“We’re wasting Giroux’s prime!”
As a Philadelphia Flyers blogger, I hear that all the time. I’ve said it as well. As I contemplate blog topics I consistently find myself reverting back to the thought that our shiny new defense prospects will not be “impact” players for 3-5 more years. It may not be until then that a Stanley Cup “window” truly opens for the Flyers.
Claude Giroux is 26 years old and he is one of the premier players in the National Hockey League. In 289 regular season games over the past four years, he has earned 303 points. Over the same period of time he has earned 35 points in 28 playoff games. He is unquestionably a #1 center in the NHL and is being paid like one for the next eight years ($8.275M AAV).
When looking at the future of the Flyers, we find that Shayne Gositsbehere is 21, both Sam Morin and Robert Hagg are 19, and Travis Sanheim is 18. The Flyers forwards are all slightly younger than Giroux. Wayne Simmonds will turn 26 this off-season and Jakub Voracek will turn 25. Brayden Schenn will turn 23 over the summer and Sean Couturier is only 21. Scott Laughton is only 20 years old and figures to develop alongside the defense prospects.
So, the question remains, do we give up assets to win now, while Giroux is in his prime? Or do we exercise patience and risk wasting the best years of a superstar?
I believe in the latter and here is why:
Claude Giroux is an elite player who will be able to perform at a high level well into his early 30s.
I’m going to attempt to prove my assertion by using the formula of Eric Tulsky, a pioneer in hockey analytics who also writes for BroadStreetHockey.com and his blog Outnumbered. He has done a fair amount of work in the area of “player decline.” In other words, Eric has created formulas for the aging curve of the average NHL player. In this article, he asserts that the average NHLer peaks in points per 60 minutes at the age of 24. Eric also concludes in this article that power play production stays relatively steady until age 35.
In a similar article, Hawerchuk (@behindthenet) does a similar study and comes to the same conclusion. Although he measures points per game (as opposed to points per 60mins), he comes to the conclusion that a players peak is between the ages of 24-26.
The individual case of Claude Giroux looks to be proof of these models. Giroux had his most productive season in 2011-2012, during which he turned 24. However, he has stayed very productive since then. Here is a chart of Giroux’s production both at 5v5 and on the power play over the past few years, measured in points per 60 minutes:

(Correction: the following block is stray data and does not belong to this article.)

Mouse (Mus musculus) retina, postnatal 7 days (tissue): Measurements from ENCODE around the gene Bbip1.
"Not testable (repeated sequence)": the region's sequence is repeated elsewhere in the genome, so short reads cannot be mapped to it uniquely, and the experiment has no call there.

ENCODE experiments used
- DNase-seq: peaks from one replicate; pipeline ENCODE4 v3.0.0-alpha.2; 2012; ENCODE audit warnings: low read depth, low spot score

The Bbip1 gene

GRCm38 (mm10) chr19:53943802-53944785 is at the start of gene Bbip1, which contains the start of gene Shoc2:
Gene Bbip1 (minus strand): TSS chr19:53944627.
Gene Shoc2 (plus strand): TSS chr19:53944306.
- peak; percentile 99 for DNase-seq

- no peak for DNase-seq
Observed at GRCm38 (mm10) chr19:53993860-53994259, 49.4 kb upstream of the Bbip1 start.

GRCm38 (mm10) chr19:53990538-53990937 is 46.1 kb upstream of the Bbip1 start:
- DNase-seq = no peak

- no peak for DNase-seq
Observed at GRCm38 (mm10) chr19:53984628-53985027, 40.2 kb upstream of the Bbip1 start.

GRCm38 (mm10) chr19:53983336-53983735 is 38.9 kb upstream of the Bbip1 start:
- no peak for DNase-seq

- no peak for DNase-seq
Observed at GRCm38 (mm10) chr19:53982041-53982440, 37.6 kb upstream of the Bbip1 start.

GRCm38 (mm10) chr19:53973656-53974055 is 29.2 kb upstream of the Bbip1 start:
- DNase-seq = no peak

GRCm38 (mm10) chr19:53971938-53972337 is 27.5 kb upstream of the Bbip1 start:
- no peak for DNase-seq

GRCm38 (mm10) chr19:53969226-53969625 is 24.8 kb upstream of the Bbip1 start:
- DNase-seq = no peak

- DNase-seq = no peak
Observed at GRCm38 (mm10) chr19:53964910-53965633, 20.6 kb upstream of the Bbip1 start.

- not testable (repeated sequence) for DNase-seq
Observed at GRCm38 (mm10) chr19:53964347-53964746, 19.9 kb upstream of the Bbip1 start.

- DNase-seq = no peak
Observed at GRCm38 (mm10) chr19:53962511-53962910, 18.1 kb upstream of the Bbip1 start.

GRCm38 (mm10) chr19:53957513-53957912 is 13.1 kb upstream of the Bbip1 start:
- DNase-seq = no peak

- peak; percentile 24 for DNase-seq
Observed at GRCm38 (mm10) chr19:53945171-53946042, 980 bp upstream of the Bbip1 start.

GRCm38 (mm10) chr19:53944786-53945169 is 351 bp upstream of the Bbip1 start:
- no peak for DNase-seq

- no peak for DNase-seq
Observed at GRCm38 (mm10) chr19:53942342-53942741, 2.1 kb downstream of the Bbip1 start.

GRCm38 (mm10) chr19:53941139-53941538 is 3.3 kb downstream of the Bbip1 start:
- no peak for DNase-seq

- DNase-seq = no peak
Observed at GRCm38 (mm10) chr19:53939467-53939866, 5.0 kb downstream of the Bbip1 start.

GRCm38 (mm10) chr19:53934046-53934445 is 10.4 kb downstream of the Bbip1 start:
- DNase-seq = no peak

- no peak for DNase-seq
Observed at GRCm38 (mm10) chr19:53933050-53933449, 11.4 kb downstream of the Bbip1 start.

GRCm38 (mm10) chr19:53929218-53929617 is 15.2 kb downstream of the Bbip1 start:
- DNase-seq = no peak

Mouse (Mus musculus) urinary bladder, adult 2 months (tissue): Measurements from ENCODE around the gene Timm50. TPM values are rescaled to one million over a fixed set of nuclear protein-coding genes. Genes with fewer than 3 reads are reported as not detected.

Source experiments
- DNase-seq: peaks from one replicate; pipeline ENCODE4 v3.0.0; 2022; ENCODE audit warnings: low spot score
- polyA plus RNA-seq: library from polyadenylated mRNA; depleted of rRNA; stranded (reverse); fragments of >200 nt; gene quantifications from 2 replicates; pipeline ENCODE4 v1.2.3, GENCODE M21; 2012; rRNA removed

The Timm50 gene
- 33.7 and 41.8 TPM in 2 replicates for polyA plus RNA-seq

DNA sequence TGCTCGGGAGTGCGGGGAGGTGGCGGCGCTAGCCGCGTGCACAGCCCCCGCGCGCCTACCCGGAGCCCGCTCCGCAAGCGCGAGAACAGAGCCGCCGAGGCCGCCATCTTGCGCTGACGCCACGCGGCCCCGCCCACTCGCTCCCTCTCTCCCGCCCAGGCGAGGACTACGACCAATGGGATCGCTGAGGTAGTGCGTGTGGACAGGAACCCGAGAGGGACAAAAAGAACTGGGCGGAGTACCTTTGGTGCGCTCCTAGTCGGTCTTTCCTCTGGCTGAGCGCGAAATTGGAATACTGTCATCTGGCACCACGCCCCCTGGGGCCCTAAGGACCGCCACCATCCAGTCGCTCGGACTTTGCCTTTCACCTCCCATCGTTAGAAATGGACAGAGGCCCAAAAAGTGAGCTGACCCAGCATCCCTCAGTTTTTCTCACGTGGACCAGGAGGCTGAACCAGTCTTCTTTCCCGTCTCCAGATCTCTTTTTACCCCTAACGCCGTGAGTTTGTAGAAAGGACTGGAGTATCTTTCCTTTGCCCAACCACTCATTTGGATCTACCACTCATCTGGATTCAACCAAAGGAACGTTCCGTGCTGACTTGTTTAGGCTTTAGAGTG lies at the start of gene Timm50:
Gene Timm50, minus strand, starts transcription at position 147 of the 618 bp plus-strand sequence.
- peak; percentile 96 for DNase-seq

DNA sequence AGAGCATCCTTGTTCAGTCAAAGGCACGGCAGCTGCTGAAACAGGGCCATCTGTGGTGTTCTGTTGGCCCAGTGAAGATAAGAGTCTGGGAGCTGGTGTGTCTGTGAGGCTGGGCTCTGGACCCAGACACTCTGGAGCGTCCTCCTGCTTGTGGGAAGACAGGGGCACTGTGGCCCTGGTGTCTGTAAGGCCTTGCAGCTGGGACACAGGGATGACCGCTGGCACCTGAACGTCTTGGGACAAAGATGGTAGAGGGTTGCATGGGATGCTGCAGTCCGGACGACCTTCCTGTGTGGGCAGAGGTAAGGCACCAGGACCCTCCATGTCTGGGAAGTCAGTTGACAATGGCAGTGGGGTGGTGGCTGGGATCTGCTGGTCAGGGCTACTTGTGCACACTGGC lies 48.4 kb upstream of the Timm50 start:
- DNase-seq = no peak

Over the past three seasons Giroux’s ice time in these situations has remained relatively steady. He has averaged 14:20 per 60 minutes at 5v5 with only slight variation (between 14:06-14:31) and 3:44 of power play time per 60 minutes (between 3:39-3:53 all three years). Therefore, if we assume that Giroux will be the number one center for the next 6-7 years, we can assume his ice time will remain close to those numbers.
Below are two charts. They each project Giroux’s production in the upcoming years. Using Eric T’s model, we can assume that Giroux will retain 90% of his pts/60 at age 29, 80% at age 31, 70% at ages 32-33, and 60% at age 35. Because there were no hard figures in his research for power play decline, I gave some simple estimates. His numbers at age 29 remain the same, while he retains 95% at age 31, 90% at age 32-33, and 80% by age 35.
Each chart assumes Giroux playing 82 games, averaging 14:20 5v5 TOI/60, and 3:44 PP TOI/60. The first chart uses the 24-26 year old averages production to come to conclusions. Therefore, the baseline/peak numbers are 2.25 5v5 pts/60 and 7.4 PP pts/60.
The chart below measures the same thing as the chart above. However, in this chart the baseline/peak numbers are adjusted to Giroux’s 2011-2012 season. Therefore, the base numbers are 2.6 5v5 pts/60 and 7.63 PP pts/60.
What do these charts tell us? Assuming Giroux declines like the average NHLer, he will still be a 65-75 point player into his early 30s. Of course, there are other factors that factor into this scenario. For example, an unforeseen injury (see: Chris Pronger) could throw all plans out the window.
As important as it is to have a #1 defenseman to be a Stanley Cup contender, it is equally important to have a #1 center. So, what constitutes a #1 center?
Well, as a point of reference the only centers to average overa point per game last season were Sidney Crosby, Ryan Getzlaf, Giroux, Tyler Seguin, Evegeni Malkin, and John Tavares. Other #1 centers like Anze Kopitar, Jonathan Toews, and Matt Duchene fell slightly below the point per game mark. However, they ended the season in that 65-75 point range.
Waiting for the defense prospects to mature may not be fun. It may seem like Giroux’s best years are being “wasted.” However, when we see that Giroux is fully capable of being a #1 center for the next 7 years, we understand that our Stanley Cup window may not have started yet.